Many of us worry that if we don’t find guys by our second or third year of college, we might just be resigned to spinsterhood. All those Indian guys will pair up—often with Caucasian girls who somehow succumb to their charms—and we Indian girls will be left hopeless and loveless, doomed to solitude.

Boxing Us into Categories

In today’s world, it’s unrealistic for my parents to expect that I’ll marry a Tamil Brahmin. I often tell them that they should just be happy if I am to marry an Indian, because interracial couples are all the rage nowadays. I’d also like to give all Indian-American parents the red alert that since most Indian guys seem to have severe cases of what we college students call yellow fever, their poor Indian girls get winded chasing down Indian guys.

The “Arranged” Ideal

Even parents who claim to be pretty “forward thinking” (like my mother) are really not—but I also understand why. It’s hard to change what they believe, especially since many Indian parents have had arranged marriages. And while most kids are outraged by the notion of arranged marriages, I have to admit that somehow, in some weird way, they seem to work out. My mom often says that my dad’s probably the only person who could tolerate her and vice versa.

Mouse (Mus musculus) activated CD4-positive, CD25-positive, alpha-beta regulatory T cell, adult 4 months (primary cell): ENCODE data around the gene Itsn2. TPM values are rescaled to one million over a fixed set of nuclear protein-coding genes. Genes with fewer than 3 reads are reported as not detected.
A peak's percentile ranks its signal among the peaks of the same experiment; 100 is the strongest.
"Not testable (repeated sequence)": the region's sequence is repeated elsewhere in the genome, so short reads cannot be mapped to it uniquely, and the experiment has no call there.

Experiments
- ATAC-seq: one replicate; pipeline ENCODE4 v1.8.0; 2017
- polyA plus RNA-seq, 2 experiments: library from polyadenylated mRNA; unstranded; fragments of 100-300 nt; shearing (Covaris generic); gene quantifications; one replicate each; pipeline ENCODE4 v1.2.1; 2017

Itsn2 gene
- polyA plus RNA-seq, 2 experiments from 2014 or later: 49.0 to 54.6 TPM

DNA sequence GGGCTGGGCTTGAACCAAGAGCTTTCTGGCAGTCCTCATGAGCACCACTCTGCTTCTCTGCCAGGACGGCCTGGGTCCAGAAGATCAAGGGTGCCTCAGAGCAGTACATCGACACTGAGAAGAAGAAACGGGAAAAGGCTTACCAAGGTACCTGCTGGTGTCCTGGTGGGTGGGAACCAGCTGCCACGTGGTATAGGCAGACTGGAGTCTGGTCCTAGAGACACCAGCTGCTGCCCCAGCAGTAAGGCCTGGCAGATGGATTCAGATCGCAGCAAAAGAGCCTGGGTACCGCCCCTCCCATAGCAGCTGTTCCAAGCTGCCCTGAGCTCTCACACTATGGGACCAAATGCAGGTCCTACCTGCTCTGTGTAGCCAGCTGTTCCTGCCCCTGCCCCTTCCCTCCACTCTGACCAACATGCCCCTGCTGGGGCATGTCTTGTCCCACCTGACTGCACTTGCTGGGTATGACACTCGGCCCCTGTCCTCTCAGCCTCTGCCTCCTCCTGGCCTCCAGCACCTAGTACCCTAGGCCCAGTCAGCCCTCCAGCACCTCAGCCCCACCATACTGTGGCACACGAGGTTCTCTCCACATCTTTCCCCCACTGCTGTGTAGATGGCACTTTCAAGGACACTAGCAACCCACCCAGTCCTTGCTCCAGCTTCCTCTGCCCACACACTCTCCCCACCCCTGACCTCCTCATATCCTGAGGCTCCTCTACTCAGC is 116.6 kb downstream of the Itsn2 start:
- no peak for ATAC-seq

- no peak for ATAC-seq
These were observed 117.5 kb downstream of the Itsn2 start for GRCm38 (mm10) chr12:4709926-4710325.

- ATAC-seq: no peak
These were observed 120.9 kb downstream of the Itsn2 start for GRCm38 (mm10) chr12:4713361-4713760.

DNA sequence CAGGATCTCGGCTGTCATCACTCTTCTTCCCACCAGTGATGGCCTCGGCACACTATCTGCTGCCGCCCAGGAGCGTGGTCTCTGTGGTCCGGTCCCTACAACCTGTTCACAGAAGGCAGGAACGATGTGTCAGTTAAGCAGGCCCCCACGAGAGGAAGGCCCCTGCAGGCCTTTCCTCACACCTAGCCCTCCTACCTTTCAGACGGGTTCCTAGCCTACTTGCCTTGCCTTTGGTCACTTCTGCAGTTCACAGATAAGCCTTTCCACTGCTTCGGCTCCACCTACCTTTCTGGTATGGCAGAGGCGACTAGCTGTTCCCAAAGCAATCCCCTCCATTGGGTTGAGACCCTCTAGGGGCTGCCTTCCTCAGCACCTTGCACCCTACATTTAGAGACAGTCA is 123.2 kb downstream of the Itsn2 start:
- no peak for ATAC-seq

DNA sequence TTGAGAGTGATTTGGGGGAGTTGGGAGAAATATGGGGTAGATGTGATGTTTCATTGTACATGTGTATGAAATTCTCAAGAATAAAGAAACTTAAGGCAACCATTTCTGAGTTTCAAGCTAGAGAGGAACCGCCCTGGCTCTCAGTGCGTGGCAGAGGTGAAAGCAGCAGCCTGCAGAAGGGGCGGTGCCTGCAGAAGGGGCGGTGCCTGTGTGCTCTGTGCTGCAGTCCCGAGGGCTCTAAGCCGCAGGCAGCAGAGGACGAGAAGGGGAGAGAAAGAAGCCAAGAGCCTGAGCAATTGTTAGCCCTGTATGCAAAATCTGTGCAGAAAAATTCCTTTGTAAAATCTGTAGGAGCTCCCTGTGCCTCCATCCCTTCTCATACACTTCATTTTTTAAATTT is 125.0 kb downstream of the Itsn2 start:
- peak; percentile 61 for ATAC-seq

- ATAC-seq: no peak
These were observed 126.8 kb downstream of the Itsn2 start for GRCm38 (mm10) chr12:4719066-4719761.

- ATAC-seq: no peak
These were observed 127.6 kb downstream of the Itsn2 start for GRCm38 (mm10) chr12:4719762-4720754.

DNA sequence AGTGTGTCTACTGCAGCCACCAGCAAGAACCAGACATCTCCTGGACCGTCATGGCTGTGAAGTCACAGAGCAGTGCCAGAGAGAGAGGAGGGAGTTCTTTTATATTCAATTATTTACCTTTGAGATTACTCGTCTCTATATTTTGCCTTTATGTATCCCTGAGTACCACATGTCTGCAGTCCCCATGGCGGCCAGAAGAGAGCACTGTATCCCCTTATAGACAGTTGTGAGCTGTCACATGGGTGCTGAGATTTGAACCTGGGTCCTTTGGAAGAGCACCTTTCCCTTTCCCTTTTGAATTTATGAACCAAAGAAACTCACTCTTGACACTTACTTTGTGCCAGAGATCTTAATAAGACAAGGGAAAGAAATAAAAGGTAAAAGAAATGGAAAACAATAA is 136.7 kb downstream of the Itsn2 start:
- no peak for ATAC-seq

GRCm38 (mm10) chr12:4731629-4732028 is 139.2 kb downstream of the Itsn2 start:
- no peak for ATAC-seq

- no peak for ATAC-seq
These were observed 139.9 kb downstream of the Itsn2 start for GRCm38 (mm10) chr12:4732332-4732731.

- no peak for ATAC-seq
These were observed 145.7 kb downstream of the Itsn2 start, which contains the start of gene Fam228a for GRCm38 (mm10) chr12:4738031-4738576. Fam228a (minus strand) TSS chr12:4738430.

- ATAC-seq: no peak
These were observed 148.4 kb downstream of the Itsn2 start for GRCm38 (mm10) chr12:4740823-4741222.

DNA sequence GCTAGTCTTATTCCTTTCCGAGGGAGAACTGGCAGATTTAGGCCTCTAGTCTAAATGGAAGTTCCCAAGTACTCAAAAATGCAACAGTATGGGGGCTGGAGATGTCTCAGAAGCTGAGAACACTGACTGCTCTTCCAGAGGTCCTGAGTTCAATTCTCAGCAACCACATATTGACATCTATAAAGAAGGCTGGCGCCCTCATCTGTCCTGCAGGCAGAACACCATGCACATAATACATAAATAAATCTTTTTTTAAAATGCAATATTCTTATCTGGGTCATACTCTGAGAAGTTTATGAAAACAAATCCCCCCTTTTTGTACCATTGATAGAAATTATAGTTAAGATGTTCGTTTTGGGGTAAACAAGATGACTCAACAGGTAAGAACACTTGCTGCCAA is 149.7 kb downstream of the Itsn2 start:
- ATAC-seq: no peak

Parents, you should allow your children to date. At least they’ll (hopefully) get a free meal out of it.

Kids in my generation will never stand for being set up with someone that they’re going to spend the rest of their lives with, especially given the stigma still associated with divorce in the Indian community. We can’t sit around waiting for our parents to choose our soul mates for us—we have to put ourselves out there.

I’m not saying that Indian parents should let their kids run wild, and I’m also not saying that it’s wrong for them to want to keep their cultures and traditions alive. But it’s time that parents realized that raising their children in America doesn’t just mean benefiting from its advantages—it also means adapting to this way of life and accepting them for what they are: Indian-American, and not merely Indian. If anything, most of my generation is far more American than Indian.

And remember, parents, to actually talk to your kids. They do listen, and you’ll also find that when you give your kids more freedom, they’ll tell you more. This may sound like a cliché, but it’s always the sheltered kids who rebel the most. I’ve seen it in my own friends. So even if you say your kids can’t date, they probably will anyway. But if you give your approval, they’ll feel far better about it.

At the end of the day, even those of us who are jaded and cynical want a fairy tale ending. And while most of us will probably never find our Prince Charming—or we’ll realize a few years into the marriage that he’s more ogre-like than charming—we’d like to try. So give us a chance, won’t you?

This article was first published in the April 2009 issue of the magazine.

Pavithra Mohan is a freshman at Northwestern University’s Medill School of Journalism.